Mountain Bike Safety Gear

Trail Safety

Headgear – AKA – Lid, Helmet . . .

Purpose – To protect the rider from serious head injuries, Slaps to the head from low-hanging branches . . .

I’ve been saved from potentially serious head injuries more than once thanks to my helmet and even then, I ended up with concussion twice that I remember and not once did these crashes involve other traffic of any description. And still, I come across people out on the trails or see them on videos showing off their skills without a helmet.

These risk-takers are not only taking unnecessary risks with their own health and insurance policies, or lack of, they are also setting bad examples for new and upcoming riders. They give ammunition too to those who would see mountain bike sport confined to areas where the public don’t go.

Ride Hard, Ride Fair, Nobody Hurt (and that includes you).

Rant Almost Over

Last week, somebody published a VIMEO video showing a young woman crash into a large cactus in Arizona. Simply put, she lost control and ended up spiked. Face, neck, arms, legs, torso and the removal process looked as painful as the crash.

She wore skimpy shorts a vest top and a band to keep her hair in place. Oh, she did wear elbow and knee pads too, but they were ill-fitting and loose. No helmet; had she been wearing one, that would have reduced the number of spikes to her head and neck. She wasn’t wearing eye protection and was fortunate not to be poked in the eyes.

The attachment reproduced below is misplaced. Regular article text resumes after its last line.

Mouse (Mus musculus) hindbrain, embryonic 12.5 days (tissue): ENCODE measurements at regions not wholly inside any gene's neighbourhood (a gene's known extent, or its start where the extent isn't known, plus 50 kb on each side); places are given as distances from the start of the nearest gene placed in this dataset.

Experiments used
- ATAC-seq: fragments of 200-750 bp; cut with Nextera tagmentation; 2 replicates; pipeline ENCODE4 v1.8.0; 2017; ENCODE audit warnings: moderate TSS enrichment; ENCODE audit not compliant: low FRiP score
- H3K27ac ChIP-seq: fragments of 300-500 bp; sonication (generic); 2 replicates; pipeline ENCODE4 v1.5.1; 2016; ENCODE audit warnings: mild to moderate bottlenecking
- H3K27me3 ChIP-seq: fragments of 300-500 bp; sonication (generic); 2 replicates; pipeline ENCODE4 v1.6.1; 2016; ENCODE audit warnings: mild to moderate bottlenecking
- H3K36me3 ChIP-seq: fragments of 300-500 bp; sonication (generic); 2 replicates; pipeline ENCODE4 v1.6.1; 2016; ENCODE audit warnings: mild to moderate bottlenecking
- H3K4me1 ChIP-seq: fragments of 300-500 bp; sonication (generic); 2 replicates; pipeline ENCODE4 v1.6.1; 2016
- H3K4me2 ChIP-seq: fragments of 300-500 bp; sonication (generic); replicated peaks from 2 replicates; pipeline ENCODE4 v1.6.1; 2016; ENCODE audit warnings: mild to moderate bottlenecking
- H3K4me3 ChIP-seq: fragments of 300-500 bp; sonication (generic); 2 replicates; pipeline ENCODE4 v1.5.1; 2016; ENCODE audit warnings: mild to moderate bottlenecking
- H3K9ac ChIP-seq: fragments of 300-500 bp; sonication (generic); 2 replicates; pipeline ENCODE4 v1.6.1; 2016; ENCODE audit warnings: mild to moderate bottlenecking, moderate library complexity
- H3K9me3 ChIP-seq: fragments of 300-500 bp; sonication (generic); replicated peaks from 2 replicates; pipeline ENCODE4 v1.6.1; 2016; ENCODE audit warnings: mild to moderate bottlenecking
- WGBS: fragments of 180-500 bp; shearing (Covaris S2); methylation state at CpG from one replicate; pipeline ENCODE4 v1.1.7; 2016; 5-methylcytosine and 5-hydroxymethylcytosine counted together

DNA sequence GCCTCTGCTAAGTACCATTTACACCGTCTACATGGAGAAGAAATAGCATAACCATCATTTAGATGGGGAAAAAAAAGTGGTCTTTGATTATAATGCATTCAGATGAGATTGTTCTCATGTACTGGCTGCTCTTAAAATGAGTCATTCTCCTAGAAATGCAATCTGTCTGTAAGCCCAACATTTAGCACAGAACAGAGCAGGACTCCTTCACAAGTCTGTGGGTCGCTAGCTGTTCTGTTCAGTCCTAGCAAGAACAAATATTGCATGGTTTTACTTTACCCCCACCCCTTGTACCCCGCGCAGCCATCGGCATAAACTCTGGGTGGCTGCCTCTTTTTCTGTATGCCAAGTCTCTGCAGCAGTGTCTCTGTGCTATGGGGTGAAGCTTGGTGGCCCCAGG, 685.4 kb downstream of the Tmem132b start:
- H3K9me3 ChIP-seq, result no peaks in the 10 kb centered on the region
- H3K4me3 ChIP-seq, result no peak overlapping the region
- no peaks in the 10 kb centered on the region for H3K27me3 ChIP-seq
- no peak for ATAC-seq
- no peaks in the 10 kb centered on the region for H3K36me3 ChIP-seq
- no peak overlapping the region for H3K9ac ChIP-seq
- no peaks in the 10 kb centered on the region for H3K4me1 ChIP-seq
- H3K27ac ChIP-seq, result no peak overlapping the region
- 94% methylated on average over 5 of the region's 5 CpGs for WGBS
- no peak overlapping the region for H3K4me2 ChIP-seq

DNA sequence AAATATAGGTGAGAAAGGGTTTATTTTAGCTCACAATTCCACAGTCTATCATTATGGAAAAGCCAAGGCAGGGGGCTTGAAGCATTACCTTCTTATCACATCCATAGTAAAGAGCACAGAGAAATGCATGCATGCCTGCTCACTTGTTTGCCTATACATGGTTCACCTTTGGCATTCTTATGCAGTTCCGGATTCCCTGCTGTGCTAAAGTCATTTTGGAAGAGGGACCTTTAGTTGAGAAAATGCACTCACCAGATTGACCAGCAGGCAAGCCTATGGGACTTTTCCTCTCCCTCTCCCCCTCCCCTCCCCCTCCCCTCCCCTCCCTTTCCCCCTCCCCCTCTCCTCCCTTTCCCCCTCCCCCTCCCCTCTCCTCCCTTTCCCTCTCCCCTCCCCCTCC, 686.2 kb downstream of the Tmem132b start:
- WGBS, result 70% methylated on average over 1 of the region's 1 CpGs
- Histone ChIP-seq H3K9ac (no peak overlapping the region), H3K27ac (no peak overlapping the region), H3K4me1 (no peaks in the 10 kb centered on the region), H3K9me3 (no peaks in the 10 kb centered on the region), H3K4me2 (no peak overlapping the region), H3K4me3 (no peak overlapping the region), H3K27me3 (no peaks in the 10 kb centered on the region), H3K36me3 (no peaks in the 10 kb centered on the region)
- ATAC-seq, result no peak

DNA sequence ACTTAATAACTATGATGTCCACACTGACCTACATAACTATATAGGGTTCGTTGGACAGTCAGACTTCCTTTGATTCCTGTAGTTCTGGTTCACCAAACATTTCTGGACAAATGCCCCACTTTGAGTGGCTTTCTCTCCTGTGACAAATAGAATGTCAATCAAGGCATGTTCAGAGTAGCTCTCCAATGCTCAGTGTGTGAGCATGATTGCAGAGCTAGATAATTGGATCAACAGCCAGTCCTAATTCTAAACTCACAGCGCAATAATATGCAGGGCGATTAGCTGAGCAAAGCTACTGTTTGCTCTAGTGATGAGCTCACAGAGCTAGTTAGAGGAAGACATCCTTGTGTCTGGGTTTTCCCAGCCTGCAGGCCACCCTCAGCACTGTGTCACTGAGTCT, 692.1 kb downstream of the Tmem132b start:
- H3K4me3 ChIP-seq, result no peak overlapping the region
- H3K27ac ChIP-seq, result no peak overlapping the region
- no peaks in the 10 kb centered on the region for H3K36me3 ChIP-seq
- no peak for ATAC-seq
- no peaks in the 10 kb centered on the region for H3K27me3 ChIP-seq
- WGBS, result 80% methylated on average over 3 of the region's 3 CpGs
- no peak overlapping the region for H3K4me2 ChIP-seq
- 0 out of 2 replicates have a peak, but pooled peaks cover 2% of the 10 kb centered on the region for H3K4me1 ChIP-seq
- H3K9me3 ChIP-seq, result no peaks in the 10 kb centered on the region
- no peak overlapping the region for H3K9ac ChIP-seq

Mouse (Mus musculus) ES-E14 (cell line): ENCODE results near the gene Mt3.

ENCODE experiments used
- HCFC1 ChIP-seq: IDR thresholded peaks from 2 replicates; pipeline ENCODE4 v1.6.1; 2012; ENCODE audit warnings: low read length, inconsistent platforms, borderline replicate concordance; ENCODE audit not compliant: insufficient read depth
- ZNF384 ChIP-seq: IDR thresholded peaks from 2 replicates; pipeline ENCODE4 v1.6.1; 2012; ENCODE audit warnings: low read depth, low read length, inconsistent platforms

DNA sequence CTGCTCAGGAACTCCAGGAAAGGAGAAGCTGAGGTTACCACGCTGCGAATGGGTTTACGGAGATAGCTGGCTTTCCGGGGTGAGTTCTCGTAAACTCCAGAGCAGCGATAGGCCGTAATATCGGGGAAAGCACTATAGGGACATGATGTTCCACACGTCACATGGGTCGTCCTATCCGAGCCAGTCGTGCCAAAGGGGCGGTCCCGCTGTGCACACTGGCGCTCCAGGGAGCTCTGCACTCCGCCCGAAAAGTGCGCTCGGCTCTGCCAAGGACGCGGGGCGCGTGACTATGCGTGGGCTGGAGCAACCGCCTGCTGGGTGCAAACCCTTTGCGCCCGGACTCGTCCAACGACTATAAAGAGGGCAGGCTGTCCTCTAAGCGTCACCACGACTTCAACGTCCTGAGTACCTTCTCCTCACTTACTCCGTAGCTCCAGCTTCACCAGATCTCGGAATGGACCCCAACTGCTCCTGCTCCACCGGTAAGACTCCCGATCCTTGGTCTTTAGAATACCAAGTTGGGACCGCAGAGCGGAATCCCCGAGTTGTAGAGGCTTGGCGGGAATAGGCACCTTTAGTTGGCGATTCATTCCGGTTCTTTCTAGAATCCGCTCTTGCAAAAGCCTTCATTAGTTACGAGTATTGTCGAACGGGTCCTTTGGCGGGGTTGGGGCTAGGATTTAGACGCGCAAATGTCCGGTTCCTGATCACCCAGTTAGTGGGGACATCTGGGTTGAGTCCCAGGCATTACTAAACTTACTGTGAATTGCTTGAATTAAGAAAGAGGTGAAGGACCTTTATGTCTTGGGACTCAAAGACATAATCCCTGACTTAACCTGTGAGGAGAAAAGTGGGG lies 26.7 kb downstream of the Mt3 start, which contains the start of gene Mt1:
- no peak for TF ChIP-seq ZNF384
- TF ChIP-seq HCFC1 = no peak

There are a few of these vicious plants where I live and a wide-berth is always advisable. Not only do those spikes hurt but they itch like crazy for days after. What we do have many of are the following attractive bushes and they have a habit of placing themselves exactly within the ride-line. They love to trash uncovered skin and riding clothing. Tires too if you ride over them. They are incredibly tough.

The question is, do you know the hazards of your local environment?



Rant Over . . .

What Type of Helmet?

This depends on the type of riding you do. You may even need or want several different helmets for trail, or downhill riding. Half-shell mountain bike helmets are the best option for most mountain bikers. Watch out for a post on full face helmets coming soon.

This Troy Lee helmet retails at around £76 (€ 89 US$ 99). Troy Lee Helmet

It covers a large surface area, providing extra protection in temple and lower cranium. It also has an adjustable rear stabilizer, Multi-purpose cam-lock +/- 20 mm vertical and +/- 60 mm horizontal movement with 3-position front and rear locations for a custom fit. There is also a three year warranty.